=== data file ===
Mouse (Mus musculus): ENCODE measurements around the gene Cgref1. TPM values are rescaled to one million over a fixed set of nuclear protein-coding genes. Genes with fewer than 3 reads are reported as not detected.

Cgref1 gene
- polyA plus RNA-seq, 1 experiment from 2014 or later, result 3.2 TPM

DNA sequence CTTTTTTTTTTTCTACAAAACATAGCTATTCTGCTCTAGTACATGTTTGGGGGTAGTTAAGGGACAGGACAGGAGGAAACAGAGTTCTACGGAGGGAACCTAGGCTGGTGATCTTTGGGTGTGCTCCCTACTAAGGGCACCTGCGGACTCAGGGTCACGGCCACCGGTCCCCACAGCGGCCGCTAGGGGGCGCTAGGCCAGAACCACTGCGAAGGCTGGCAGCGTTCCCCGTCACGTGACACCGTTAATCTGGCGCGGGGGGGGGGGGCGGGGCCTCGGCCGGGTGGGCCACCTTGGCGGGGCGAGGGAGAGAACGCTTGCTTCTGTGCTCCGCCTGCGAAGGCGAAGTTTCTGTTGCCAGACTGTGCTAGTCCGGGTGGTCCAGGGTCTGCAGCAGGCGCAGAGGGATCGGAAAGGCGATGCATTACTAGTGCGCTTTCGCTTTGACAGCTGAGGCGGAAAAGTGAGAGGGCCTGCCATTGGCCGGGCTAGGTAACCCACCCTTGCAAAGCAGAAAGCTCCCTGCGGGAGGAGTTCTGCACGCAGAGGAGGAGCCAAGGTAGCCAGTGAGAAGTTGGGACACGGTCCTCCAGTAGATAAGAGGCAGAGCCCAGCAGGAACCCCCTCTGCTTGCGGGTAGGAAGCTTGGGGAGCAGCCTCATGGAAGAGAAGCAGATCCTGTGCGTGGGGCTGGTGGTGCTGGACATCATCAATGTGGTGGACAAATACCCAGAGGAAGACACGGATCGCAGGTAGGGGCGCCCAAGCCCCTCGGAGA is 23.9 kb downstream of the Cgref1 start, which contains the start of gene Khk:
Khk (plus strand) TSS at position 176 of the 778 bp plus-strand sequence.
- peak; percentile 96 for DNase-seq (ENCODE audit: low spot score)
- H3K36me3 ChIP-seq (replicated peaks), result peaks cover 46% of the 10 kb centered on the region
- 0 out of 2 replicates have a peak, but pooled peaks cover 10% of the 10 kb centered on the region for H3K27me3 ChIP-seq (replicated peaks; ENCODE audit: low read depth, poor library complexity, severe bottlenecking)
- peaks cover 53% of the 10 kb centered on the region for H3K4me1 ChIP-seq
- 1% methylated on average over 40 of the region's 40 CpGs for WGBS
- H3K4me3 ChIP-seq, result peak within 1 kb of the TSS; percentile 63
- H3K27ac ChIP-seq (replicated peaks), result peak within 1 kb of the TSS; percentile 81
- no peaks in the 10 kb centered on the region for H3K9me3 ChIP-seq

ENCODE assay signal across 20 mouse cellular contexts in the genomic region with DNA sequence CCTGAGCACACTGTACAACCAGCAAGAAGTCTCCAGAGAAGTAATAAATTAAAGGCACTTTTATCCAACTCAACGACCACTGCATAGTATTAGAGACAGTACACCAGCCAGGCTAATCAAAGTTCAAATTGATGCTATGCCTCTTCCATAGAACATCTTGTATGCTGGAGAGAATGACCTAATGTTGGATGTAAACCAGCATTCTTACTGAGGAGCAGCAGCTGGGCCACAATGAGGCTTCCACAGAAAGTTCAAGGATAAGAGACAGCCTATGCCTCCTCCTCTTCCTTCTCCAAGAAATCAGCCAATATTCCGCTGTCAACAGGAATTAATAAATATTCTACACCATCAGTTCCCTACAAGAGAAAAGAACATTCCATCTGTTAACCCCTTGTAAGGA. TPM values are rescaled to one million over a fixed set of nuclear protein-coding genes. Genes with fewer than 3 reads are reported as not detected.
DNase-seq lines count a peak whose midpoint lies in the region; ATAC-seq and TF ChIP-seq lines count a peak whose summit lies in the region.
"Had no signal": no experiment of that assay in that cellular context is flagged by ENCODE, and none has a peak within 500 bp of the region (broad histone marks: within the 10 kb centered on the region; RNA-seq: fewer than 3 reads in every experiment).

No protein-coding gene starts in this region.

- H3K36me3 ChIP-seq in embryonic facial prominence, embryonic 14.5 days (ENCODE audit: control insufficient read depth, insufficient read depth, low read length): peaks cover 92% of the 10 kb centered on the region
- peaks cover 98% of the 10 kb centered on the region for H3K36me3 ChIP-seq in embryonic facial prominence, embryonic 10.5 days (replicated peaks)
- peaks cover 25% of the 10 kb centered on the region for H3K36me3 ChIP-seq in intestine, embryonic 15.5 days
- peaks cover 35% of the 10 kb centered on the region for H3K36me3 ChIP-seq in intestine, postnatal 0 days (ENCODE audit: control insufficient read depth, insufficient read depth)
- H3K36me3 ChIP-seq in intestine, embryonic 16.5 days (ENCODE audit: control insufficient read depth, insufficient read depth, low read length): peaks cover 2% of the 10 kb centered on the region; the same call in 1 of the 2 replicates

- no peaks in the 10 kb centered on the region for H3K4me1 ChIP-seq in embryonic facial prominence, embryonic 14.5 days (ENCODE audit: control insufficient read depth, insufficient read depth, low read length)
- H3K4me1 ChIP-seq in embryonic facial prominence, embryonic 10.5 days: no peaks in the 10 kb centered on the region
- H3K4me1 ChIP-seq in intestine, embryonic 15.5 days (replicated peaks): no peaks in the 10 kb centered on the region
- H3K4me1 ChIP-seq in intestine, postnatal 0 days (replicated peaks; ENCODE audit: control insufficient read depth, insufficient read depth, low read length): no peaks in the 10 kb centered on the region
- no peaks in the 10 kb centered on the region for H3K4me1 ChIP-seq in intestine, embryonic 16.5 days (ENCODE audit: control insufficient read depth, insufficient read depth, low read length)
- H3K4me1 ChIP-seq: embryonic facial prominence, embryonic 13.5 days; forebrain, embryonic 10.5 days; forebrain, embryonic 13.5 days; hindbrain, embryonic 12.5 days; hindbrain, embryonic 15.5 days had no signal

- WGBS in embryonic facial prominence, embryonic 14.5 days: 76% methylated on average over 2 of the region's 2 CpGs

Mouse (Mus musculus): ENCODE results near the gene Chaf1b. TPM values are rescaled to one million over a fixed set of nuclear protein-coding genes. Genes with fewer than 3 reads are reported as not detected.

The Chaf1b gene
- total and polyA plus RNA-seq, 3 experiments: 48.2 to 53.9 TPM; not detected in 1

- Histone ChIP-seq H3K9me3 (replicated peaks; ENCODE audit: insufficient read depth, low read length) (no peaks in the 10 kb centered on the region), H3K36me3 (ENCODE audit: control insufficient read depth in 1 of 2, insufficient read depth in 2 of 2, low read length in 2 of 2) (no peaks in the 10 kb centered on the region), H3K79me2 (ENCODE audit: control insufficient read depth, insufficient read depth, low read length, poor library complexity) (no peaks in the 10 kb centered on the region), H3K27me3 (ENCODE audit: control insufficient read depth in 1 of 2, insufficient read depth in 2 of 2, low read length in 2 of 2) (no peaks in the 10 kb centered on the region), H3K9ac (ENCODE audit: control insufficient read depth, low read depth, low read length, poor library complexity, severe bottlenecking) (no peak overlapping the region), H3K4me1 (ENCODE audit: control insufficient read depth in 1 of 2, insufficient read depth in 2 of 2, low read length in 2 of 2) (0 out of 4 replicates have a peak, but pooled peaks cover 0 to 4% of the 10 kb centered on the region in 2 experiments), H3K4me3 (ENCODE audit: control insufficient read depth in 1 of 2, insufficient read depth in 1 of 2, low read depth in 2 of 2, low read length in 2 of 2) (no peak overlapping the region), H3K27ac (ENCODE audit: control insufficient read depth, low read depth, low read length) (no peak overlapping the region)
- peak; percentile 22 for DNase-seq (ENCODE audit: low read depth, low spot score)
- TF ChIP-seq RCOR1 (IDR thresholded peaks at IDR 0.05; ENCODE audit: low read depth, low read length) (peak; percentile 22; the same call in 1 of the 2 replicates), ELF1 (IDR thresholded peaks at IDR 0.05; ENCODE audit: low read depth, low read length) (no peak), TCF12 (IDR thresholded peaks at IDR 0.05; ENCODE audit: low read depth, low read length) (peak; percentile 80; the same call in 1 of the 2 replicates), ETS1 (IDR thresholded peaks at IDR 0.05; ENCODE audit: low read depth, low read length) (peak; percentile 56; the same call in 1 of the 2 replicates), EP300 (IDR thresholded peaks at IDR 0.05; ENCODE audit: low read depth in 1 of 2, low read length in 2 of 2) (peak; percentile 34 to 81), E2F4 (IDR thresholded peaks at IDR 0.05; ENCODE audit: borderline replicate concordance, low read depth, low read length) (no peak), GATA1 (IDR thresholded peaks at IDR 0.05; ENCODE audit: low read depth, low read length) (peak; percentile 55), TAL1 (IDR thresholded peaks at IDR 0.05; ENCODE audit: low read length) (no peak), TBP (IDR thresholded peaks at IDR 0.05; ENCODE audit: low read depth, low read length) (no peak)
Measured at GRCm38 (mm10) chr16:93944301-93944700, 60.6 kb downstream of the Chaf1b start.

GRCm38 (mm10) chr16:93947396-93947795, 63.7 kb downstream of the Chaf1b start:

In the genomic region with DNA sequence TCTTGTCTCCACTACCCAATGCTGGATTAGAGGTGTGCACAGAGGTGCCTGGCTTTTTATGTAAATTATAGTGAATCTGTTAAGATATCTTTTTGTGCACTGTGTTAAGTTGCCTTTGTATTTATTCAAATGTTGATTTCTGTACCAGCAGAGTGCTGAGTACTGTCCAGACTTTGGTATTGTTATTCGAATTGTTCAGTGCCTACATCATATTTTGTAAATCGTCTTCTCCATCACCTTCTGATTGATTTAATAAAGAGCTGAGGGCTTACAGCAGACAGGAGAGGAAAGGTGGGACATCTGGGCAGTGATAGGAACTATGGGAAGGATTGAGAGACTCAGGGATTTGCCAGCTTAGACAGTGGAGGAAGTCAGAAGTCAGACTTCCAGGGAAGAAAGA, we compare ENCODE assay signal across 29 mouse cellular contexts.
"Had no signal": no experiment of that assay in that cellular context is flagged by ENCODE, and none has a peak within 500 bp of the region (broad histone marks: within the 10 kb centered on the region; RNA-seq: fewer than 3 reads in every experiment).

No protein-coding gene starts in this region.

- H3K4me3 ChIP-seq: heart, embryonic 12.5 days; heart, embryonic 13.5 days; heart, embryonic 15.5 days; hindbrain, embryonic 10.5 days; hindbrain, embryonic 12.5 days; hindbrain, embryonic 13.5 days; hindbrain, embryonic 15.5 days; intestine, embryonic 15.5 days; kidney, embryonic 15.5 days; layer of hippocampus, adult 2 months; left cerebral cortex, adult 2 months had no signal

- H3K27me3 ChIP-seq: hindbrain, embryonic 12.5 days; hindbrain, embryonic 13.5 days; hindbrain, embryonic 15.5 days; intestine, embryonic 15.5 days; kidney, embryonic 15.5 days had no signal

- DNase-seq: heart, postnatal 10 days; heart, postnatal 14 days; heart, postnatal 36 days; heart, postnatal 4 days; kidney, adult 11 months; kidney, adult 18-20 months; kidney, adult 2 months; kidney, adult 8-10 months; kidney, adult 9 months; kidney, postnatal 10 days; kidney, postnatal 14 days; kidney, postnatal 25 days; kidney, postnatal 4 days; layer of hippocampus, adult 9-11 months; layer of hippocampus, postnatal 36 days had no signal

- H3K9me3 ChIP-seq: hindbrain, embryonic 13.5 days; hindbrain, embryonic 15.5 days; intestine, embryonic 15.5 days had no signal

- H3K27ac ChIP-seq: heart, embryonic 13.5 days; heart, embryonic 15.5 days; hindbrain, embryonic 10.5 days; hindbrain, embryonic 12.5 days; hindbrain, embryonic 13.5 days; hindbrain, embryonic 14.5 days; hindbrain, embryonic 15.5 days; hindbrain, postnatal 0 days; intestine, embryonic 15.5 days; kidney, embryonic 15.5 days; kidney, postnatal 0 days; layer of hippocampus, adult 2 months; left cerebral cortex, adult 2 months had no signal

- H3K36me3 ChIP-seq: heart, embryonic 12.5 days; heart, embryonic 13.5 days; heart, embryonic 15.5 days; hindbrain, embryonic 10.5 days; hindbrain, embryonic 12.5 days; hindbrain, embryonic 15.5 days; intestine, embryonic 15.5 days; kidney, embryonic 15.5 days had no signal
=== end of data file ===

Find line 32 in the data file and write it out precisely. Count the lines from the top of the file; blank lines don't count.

- total and polyA plus RNA-seq, 3 experiments: 48.2 to 53.9 TPM; not detected in 1